Department of Justice Seal








       Good morning.

       Thank you for the nice introduction, Bob.  One of the great opportunities in my current position is to work with Bob and Assistant Attorney General Schofield on child exploitation prevention through the ICAC program, the new SMART office, and other related efforts.

       I want to start by reading you a quote that has inspired me throughout my career in public service.  It is a quote from former Attorney General Robert Kennedy who told a group of graduating university students something which I believe has special significance for all us gathered here today.

       He said: “You have the opportunity and responsibility to help make the choices which will determine the greatness of this nation.... You can use your enormous privilege and opportunity to seek purely private pleasure and gain.  But history will judge you, and as the years pass, you will ultimately judge yourself on the extent to which you have used your gifts to enlighten and enrich the lives of your fellow man.  In your hands, not with Presidents or leaders, is the future of your world and the fulfillment of the best qualities of your own spirit.”

       I want to thank you for your public service.  You are using your talents day in and day out to make your communities better.  You are certainly not going to get rich off of that, but I hope as you grow older, you will look back at the work you are doing now and at your participation in this project and this conference, and feel a great wealth of satisfaction, a great spiritual wealth as Kennedy thought of it, that you put in the time and did the work that made a difference in the lives of the children we are trying to protect: the children who were victimized and received justice and the children who were not victimized because you were instrumental in taking a pedophile off the streets for a long time.

       It is a privilege for me to be here this morning with all of you who are on the front-lines of the fight against the people who use the internet to facilitate the commission of some of the most depraved and immoral crimes imaginable: the sexual exploitation and abuse of children.

       I want to talk to you this morning about winning that fight. We don’t have the luxury of losing it.

       The Path To This Place

       More than two years ago, when considering what crime problem could be attacked with a new federal-state-local law enforcement initiative along the lines of what had been accomplished through Project Safe Neighborhood, United States Attorney Greg Scott of Sacramento recommended that a more robust, coordinated effort was required to adequately combat child pornography offenses.  U.S. Attorney Scott and his colleagues on the Attorney General’s Advisory Committee of United States Attorneys recognized what a productive partnership PSN created between ATF, state and local law enforcement, and U.S. Attorneys’ Offices, and the public safety dividends it paid.  In the four year period from 2002-2005, federal prosecutors charged more than 38,000 defendants with firearms charges compared to fewer than 17,000 defendants for the four year period between 1995 and 1998.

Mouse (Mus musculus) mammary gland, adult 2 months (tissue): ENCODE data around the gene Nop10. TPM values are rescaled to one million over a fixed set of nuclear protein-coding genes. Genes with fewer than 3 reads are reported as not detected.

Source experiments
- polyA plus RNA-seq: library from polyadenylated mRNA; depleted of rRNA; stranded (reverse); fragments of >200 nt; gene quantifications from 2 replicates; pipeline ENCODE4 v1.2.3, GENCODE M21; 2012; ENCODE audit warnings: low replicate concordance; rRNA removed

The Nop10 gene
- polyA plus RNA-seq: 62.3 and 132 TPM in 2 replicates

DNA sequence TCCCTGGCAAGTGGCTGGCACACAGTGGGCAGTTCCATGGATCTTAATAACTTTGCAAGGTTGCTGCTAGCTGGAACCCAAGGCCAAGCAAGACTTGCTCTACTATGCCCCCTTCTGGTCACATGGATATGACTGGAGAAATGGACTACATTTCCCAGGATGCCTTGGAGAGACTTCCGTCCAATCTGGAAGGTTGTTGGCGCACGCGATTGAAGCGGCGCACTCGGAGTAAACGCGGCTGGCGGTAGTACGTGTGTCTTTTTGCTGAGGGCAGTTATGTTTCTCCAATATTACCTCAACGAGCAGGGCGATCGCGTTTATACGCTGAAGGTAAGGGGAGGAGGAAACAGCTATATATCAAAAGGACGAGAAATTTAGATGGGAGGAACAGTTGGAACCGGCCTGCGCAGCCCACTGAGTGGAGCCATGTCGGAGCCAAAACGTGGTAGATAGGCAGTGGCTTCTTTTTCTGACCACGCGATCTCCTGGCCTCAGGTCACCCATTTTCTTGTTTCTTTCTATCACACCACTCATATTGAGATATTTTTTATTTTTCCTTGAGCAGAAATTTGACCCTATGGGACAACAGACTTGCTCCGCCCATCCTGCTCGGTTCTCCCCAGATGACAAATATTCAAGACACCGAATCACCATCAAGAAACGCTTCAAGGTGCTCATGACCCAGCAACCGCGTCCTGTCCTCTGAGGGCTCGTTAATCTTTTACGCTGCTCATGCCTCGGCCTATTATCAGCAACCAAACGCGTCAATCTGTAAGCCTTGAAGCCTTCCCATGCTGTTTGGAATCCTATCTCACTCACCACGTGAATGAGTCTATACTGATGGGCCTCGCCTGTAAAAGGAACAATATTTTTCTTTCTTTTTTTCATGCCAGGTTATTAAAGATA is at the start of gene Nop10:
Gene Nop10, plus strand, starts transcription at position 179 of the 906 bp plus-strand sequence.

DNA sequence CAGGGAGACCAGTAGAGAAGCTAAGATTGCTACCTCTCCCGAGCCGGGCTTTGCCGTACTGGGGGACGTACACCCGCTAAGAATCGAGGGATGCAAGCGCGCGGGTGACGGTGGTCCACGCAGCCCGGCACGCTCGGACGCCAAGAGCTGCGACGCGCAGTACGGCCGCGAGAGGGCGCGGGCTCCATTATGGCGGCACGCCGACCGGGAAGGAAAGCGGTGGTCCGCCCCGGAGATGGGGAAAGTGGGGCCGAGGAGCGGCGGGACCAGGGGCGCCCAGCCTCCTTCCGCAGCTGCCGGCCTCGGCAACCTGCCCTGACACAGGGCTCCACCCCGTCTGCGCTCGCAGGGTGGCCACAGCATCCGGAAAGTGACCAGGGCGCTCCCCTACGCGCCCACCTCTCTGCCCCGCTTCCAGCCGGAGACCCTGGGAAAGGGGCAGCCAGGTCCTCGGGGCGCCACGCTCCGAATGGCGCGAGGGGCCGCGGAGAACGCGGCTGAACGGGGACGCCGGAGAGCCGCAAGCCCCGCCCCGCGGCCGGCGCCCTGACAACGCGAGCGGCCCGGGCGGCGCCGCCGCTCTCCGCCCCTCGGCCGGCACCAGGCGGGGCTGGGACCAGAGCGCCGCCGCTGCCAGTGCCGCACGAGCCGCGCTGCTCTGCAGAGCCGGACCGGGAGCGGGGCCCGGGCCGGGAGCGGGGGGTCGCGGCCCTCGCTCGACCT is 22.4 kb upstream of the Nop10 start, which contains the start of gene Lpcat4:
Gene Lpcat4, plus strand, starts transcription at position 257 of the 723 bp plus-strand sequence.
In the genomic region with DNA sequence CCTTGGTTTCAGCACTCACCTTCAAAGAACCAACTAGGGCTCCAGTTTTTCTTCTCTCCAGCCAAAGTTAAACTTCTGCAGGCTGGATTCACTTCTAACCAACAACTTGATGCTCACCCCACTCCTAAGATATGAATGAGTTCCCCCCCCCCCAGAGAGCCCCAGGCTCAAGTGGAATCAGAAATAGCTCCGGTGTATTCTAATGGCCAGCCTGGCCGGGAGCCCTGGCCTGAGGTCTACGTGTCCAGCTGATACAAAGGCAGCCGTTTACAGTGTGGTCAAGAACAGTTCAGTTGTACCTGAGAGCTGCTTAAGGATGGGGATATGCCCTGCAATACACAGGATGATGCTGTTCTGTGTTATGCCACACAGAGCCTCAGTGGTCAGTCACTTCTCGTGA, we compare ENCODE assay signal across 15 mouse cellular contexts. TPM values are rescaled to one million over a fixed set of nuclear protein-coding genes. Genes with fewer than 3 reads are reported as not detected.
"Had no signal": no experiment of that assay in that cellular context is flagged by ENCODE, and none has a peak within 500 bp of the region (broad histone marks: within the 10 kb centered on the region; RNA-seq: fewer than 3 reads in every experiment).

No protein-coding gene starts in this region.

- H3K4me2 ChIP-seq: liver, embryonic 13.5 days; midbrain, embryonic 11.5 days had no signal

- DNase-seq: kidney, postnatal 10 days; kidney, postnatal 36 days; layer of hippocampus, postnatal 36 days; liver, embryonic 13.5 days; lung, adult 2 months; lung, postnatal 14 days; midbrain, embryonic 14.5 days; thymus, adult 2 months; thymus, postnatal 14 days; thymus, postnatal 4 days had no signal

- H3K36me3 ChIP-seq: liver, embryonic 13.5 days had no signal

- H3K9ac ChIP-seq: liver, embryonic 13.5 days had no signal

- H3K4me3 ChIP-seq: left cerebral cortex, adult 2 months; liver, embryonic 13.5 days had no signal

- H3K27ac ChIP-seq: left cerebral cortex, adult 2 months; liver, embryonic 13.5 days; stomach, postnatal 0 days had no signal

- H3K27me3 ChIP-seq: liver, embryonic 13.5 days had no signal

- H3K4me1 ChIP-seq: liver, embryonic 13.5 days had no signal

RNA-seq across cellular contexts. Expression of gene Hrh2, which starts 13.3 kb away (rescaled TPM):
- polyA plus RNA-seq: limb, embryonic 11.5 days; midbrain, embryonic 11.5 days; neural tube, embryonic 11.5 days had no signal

Upon his confirmation as Attorney General, Judge Gonzales embraced the idea of a broad-based attack against child exploitation, including both child pornography and on-line enticement offenses.  As you no doubt noted in yesterday’s address, the Attorney General views the problem of child exploitation as one deserving an immediate and full response from all of us.  However, this urgency not withstanding, the Attorney General encouraged a team to consult with all the experts - - ICAC task force coordinators, experienced AUSAs, FBI agents assigned to the Innocent Images program, leadership from ICE and the Postal Inspection Service, the Child Exploitation and Obscenity Section from the Department’s Criminal Division, and representatives from the National District Attorneys Association, the National Association of Attorneys General, and the International Association of Chiefs of Police - - to determine what public safety gains should and could be made through Project Safe Childhood.  We weren’t starting from scratch as in the PSN situation – the ICACs had been doing this work for years with funding from the Department of Justice.  And, as you know, following extensive planning involving folks like Leura Canary, Drew Oosterbaan, leaders from ICAC task forces, and too many others to mention by name, including my colleagues at OJP and the Office of the Deputy Attorney General, the Attorney General launched the initiative, each U.S. Attorney drew up a district-specific strategic plan, and this conference was designed as a forum to share best practices and communicate the significance of this mission to each other.

       So, how do we do everything in our collective power to make sure that tomorrow, the day after tomorrow, and the day after that a boy or girl isn’t sexually abused in order to create video images?  And how do we ensure that a home computer does not facilitate a sexual encounter between a child and a predator?

       Can the Fight be Won?

       The first question is, is this a fight that can be won?

       My answer to you is yes, but it will require each of us to first agree on four core principles and then to agree on how we will hold ourselves accountable and how we will measure success.  First, the core principles.

       Number 1, state, local, or federal law enforcement must investigate child pornography crimes, whether the act is possession, distribution, or production of child pornography, or illegal use of the internet by an on-line predator.

       Second, if a viable charge is the result of the investigation, a federal, state, or local prosecutor must charge those responsible for the crime.